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ABSTRACT: Sexual, emotional or physical abuse history is a risk factor for mental disorders in addicted patients. However, the relationship between addiction and abuse lifespan is not well known. This study aims to compare clinical and psychopathological features of addicted patients according to the experience of abuse and to the number of different types of abuse suffered. Bivariate and multivariate analyses were conducted. 512 addicted patients seeking treatment were included, 45.9% reported abuse throughout life (38.9% emotional, 22.3% physical and 13.5% sexual abuse). It was found that female gender; depressive symptoms and borderline personality disorder were independently associated with history of any abuse throughout life. As well, it was found that 14% have been suffered from all three types of abuse (sexual, emotional and physical), 34.5% from two and 55.5% from one type. Female gender and borderline personality disorder were independently associated independently with a greater number of different types of abuse. Results suggest that history of abuse is frequent among substance-dependent patients and these experiences are more prevalent in women and are associated with more psychiatric comorbidity.
Copyright © 2015 Elsevier Ireland Ltd. All rights reserved.
- "States has experienced childhood sexual abuse (CSA; Bensley et al., 2000; Dube et al., 2003; Molnar et al., 2001), and some evidence indicates that Africans Americans are disproportionally affected (Hussey et al., 2006; McCutcheon et al., 2010; Ullman & Filipas, 2005). Women with a history of CSA are at increased risk for a wide range of psychiatric disorders (Fergusson et al., 1996a; Molnar et al., 2001; Nelson et al., 2002) that include cannabis and other substance use disorders (Kendler et al., 2000; Kilpatrick et al., 2000). CSA is also associated with early initiation of marijuana use (Bensley et al., 1999; Harrison et al., 1997; Kilpatrick et al., 2000; Nelson et al., 2006), a marker of risk for the development of cannabis use disorder (CUD; Anthony & Petronis, 1995; King & Chassin, 2007). "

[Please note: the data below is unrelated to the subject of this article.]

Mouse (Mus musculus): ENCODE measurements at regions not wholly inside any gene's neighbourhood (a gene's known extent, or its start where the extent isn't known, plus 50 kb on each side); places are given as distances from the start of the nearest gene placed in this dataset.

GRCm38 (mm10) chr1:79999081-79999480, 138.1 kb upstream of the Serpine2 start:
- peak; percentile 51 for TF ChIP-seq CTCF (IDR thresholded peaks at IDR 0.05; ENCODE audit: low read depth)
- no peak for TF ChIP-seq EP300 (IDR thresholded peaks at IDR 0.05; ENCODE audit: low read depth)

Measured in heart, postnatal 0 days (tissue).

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ABSTRACT: Childhood sexual abuse (CSA) is associated with elevated risk of early marijuana use and cannabis use disorder (CUD). Both the prevalence of CSA and the course of marijuana use differ between African Americans and European Americans. The current study aimed to determine whether these differences manifest in racial/ ethnic distinctions in the association of CSA with early and problem use of marijuana.
Data were derived from female participants in a female twin study and a high-risk family study of substance use (n = 4,193, 21% African-American). Cox proportional hazard regression analyses using CSA to predict initiation of marijuana use and progression to CUD symptom(s) were conducted separately by race/ethnicity. Sibling status on the marijuana outcome was used to adjust for familial influences.
CSA was associated with both stages of marijuana use in African-American and European-American women. The association was consistent over the risk period (hazard ratio [HR] = 1.57, 95% confidence interval [CI] [1.37, 1.79] for initiation; HR = 1.51, 95% CI [1.21, 1.88] for CUD symptom onset) in European-American women. In African-American women, the HRs for initiation were 2.52 (95% CI [1.52, 4.18]) before age 15, 1.82 (95% CI [1.36, 2.44]) at ages 15-17, and nonsignificant after age 17. In the CUD symptom model, CSA predicted onset only at age 21 and older (HR = 2.17, 95% CI [1.31, 3.59]).
The association of CSA with initiation of marijuana use and progression to problem use is stable over time in European-Ameri-can women, but in African-American women, it varies by developmental period. Findings suggest the importance of considering race/ethnicity in prevention efforts with this high-risk population.